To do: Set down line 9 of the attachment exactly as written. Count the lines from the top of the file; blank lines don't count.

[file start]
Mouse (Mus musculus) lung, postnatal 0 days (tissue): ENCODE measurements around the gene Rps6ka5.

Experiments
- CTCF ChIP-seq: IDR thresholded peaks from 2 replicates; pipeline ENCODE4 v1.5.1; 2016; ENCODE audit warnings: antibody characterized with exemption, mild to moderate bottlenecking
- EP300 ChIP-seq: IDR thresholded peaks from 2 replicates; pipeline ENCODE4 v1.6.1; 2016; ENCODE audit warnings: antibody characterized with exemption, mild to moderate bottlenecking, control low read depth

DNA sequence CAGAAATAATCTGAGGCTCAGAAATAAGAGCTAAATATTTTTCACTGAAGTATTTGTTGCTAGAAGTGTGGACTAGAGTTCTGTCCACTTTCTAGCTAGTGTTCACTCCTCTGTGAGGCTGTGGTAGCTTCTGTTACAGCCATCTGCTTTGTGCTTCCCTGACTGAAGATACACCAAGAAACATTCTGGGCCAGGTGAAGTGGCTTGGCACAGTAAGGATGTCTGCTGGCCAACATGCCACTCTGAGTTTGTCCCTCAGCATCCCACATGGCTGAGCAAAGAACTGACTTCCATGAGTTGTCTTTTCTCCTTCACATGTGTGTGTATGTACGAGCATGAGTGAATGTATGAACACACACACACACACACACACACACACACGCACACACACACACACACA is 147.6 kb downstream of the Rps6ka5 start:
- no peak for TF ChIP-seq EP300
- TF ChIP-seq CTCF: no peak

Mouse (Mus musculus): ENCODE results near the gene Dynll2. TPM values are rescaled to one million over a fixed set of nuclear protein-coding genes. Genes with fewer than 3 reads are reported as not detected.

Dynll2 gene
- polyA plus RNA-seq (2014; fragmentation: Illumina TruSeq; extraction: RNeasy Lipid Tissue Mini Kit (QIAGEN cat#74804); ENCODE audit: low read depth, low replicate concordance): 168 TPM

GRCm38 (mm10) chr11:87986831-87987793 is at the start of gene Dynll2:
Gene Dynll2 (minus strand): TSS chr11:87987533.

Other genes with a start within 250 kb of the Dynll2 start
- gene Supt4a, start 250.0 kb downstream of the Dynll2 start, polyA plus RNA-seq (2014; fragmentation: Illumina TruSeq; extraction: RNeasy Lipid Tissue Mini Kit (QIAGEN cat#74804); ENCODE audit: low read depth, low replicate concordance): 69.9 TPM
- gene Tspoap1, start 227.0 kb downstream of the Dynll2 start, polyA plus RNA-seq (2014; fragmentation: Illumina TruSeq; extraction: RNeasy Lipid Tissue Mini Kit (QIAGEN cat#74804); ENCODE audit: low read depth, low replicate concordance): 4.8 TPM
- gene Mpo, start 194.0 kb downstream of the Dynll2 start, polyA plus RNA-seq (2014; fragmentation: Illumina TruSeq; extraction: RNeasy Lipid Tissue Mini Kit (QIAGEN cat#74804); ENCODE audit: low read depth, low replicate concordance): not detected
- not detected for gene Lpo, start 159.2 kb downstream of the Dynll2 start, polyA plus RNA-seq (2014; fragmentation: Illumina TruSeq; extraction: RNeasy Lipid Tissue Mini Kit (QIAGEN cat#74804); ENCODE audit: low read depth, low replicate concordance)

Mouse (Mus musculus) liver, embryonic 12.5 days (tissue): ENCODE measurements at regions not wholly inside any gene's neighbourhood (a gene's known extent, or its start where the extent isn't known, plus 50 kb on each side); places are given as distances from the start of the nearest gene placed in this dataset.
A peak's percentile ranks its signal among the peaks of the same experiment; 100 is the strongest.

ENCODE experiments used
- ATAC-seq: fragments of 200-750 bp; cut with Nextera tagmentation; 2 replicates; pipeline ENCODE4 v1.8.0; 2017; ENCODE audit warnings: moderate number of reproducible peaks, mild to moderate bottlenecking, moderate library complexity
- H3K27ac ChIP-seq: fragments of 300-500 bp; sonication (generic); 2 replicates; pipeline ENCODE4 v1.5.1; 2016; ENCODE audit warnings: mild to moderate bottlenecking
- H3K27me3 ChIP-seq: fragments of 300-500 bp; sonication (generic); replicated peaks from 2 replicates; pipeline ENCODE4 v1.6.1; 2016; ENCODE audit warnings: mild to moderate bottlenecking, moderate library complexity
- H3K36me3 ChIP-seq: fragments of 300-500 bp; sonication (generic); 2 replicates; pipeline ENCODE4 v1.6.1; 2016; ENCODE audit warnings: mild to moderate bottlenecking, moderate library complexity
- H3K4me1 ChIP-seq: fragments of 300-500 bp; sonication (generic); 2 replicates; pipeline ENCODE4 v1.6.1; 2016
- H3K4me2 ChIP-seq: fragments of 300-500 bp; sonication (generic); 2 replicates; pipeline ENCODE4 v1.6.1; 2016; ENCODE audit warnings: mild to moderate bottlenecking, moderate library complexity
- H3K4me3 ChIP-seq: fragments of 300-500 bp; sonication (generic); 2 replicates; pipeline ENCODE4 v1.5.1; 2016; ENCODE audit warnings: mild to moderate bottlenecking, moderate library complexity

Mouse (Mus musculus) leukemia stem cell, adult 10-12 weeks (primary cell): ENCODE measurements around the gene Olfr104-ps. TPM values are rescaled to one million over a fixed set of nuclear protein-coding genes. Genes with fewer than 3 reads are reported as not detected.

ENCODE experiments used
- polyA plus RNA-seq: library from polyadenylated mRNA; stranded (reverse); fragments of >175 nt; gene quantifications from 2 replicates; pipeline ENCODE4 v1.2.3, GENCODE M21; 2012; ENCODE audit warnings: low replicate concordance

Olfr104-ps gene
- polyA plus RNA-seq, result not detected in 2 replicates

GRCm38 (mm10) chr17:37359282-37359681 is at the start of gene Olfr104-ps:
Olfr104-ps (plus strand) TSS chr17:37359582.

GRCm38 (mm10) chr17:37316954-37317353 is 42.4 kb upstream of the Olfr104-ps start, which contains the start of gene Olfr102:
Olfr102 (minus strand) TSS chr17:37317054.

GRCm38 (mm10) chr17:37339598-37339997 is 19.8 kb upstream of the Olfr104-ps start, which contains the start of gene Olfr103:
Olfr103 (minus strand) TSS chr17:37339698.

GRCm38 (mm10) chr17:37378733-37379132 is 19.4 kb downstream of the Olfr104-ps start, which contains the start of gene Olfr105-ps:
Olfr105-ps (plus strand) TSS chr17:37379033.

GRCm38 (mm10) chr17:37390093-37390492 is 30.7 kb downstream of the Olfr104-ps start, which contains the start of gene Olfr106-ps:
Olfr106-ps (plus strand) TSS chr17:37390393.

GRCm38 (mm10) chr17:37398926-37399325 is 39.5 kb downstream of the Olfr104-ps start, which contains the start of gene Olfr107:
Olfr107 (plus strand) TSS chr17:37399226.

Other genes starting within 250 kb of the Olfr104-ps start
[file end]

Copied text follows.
Dynll2 gene